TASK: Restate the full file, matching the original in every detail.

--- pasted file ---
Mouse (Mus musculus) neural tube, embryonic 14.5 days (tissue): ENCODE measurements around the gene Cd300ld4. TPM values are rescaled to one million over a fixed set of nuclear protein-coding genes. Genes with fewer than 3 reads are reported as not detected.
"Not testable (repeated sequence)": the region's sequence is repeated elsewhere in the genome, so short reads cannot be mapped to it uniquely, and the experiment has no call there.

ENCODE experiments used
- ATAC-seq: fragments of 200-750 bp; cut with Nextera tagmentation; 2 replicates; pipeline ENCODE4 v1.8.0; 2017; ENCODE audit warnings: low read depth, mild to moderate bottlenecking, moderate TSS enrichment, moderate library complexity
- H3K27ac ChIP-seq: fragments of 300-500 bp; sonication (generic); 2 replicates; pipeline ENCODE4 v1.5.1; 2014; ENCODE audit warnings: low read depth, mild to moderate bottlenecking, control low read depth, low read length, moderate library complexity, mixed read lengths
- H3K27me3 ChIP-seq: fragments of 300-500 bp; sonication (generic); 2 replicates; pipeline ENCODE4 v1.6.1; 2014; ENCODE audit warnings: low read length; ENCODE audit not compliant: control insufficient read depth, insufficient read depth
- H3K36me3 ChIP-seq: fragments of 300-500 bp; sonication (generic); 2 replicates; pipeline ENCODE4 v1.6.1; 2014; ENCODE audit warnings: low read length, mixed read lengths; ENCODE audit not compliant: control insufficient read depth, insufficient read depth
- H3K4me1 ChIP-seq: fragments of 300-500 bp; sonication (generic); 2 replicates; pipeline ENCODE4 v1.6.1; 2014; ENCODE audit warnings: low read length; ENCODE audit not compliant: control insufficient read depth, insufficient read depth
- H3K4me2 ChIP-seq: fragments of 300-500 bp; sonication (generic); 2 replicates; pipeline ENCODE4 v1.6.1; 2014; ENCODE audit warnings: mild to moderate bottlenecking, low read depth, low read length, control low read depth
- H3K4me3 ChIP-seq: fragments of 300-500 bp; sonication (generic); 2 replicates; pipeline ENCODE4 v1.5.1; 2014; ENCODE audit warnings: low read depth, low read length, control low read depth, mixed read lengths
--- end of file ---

Mouse (Mus musculus) neural tube, embryonic 14.5 days (tissue): ENCODE measurements around the gene Cd300ld4. TPM values are rescaled to one million over a fixed set of nuclear protein-coding genes. Genes with fewer than 3 reads are reported as not detected.
"Not testable (repeated sequence)": the region's sequence is repeated elsewhere in the genome, so short reads cannot be mapped to it uniquely, and the experiment has no call there.

ENCODE experiments used
- ATAC-seq: fragments of 200-750 bp; cut with Nextera tagmentation; 2 replicates; pipeline ENCODE4 v1.8.0; 2017; ENCODE audit warnings: low read depth, mild to moderate bottlenecking, moderate TSS enrichment, moderate library complexity
- H3K27ac ChIP-seq: fragments of 300-500 bp; sonication (generic); 2 replicates; pipeline ENCODE4 v1.5.1; 2014; ENCODE audit warnings: low read depth, mild to moderate bottlenecking, control low read depth, low read length, moderate library complexity, mixed read lengths
- H3K27me3 ChIP-seq: fragments of 300-500 bp; sonication (generic); 2 replicates; pipeline ENCODE4 v1.6.1; 2014; ENCODE audit warnings: low read length; ENCODE audit not compliant: control insufficient read depth, insufficient read depth
- H3K36me3 ChIP-seq: fragments of 300-500 bp; sonication (generic); 2 replicates; pipeline ENCODE4 v1.6.1; 2014; ENCODE audit warnings: low read length, mixed read lengths; ENCODE audit not compliant: control insufficient read depth, insufficient read depth
- H3K4me1 ChIP-seq: fragments of 300-500 bp; sonication (generic); 2 replicates; pipeline ENCODE4 v1.6.1; 2014; ENCODE audit warnings: low read length; ENCODE audit not compliant: control insufficient read depth, insufficient read depth
- H3K4me2 ChIP-seq: fragments of 300-500 bp; sonication (generic); 2 replicates; pipeline ENCODE4 v1.6.1; 2014; ENCODE audit warnings: mild to moderate bottlenecking, low read depth, low read length, control low read depth
- H3K4me3 ChIP-seq: fragments of 300-500 bp; sonication (generic); 2 replicates; pipeline ENCODE4 v1.5.1; 2014; ENCODE audit warnings: low read depth, low read length, control low read depth, mixed read lengths